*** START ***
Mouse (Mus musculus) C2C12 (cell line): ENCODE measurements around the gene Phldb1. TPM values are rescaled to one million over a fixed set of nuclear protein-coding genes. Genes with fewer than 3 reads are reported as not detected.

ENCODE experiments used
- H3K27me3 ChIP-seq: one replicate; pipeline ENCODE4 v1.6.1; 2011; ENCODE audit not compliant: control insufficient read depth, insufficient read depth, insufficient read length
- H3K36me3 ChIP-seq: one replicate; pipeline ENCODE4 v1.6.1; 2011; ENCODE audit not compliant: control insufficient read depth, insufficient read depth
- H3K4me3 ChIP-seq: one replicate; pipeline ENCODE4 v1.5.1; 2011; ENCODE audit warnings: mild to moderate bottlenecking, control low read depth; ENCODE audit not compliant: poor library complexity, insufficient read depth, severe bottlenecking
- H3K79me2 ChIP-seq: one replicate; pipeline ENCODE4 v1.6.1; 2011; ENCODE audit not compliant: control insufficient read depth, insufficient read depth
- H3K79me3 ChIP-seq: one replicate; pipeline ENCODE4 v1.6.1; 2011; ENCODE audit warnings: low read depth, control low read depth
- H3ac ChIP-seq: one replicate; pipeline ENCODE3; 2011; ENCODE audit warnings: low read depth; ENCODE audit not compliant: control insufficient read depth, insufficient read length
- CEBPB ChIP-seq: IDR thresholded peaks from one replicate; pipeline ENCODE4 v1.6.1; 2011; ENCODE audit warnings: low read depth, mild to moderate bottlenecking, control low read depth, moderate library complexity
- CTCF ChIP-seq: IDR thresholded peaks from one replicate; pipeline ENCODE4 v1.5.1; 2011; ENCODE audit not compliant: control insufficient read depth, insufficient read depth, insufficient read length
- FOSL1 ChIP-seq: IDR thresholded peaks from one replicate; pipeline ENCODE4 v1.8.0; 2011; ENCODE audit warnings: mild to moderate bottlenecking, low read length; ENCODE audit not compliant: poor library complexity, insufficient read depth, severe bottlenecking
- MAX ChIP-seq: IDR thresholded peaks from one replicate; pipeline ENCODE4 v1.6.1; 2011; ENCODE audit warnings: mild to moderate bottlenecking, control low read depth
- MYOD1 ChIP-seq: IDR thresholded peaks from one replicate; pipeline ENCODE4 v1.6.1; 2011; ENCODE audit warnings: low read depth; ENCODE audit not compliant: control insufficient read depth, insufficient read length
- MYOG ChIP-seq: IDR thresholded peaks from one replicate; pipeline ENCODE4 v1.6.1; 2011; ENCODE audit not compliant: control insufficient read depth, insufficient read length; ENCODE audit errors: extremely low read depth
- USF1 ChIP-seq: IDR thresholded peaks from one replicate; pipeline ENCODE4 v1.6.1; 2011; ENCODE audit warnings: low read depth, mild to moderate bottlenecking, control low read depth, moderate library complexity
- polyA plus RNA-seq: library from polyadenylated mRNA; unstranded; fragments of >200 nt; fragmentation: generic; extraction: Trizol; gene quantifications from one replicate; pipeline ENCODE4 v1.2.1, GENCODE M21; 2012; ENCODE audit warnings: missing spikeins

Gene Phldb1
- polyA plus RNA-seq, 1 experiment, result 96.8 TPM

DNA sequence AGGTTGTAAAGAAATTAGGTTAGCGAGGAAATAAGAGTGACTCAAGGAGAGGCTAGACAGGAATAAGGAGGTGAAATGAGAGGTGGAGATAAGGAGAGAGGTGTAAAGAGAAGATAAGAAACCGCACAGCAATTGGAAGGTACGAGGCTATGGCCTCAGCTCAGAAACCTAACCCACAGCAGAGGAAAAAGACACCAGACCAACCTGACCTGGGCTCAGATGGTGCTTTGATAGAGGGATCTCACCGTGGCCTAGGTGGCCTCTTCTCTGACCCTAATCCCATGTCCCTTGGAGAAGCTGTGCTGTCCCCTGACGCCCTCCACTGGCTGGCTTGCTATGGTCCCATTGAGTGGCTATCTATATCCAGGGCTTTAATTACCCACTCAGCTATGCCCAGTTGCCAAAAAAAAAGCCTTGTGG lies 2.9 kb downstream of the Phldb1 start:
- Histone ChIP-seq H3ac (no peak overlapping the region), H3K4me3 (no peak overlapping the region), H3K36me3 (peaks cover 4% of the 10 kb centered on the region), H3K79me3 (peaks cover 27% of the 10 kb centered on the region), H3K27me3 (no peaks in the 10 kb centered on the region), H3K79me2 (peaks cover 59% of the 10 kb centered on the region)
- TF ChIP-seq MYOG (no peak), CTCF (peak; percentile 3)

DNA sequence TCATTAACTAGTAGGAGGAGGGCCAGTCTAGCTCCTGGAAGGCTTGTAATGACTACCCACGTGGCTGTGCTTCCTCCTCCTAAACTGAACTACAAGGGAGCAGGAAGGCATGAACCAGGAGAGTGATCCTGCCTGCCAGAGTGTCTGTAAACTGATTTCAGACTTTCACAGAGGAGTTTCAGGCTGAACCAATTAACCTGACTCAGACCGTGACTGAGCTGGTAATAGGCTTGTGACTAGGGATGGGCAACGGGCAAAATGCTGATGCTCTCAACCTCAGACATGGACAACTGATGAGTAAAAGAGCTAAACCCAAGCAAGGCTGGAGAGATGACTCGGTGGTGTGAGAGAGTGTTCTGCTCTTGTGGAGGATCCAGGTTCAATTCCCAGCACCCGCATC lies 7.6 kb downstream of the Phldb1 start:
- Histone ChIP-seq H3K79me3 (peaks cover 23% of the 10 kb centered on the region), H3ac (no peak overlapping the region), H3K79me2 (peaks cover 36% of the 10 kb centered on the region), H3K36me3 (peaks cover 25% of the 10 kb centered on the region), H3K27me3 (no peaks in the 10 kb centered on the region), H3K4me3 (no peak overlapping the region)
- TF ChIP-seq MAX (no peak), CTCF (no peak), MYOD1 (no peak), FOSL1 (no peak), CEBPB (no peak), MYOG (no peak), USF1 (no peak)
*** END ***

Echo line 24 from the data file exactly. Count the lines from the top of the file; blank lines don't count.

- TF ChIP-seq MAX (no peak), CTCF (no peak), MYOD1 (no peak), FOSL1 (no peak), CEBPB (no peak), MYOG (no peak), USF1 (no peak)